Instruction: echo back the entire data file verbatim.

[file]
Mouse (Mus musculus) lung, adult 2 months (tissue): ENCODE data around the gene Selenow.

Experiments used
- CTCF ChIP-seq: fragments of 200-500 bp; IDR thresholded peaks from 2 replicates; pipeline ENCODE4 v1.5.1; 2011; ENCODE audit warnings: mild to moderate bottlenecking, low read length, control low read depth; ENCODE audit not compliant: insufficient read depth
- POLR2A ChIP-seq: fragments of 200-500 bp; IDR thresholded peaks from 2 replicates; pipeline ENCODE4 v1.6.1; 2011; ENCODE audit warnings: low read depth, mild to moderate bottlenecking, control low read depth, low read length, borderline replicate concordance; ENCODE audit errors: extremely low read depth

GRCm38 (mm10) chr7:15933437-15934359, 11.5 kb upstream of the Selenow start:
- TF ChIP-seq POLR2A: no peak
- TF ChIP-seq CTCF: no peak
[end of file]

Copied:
Mouse (Mus musculus) lung, adult 2 months (tissue): ENCODE data around the gene Selenow.

Experiments used
- CTCF ChIP-seq: fragments of 200-500 bp; IDR thresholded peaks from 2 replicates; pipeline ENCODE4 v1.5.1; 2011; ENCODE audit warnings: mild to moderate bottlenecking, low read length, control low read depth; ENCODE audit not compliant: insufficient read depth
- POLR2A ChIP-seq: fragments of 200-500 bp; IDR thresholded peaks from 2 replicates; pipeline ENCODE4 v1.6.1; 2011; ENCODE audit warnings: low read depth, mild to moderate bottlenecking, control low read depth, low read length, borderline replicate concordance; ENCODE audit errors: extremely low read depth

GRCm38 (mm10) chr7:15933437-15934359, 11.5 kb upstream of the Selenow start:
- TF ChIP-seq POLR2A: no peak
- TF ChIP-seq CTCF: no peak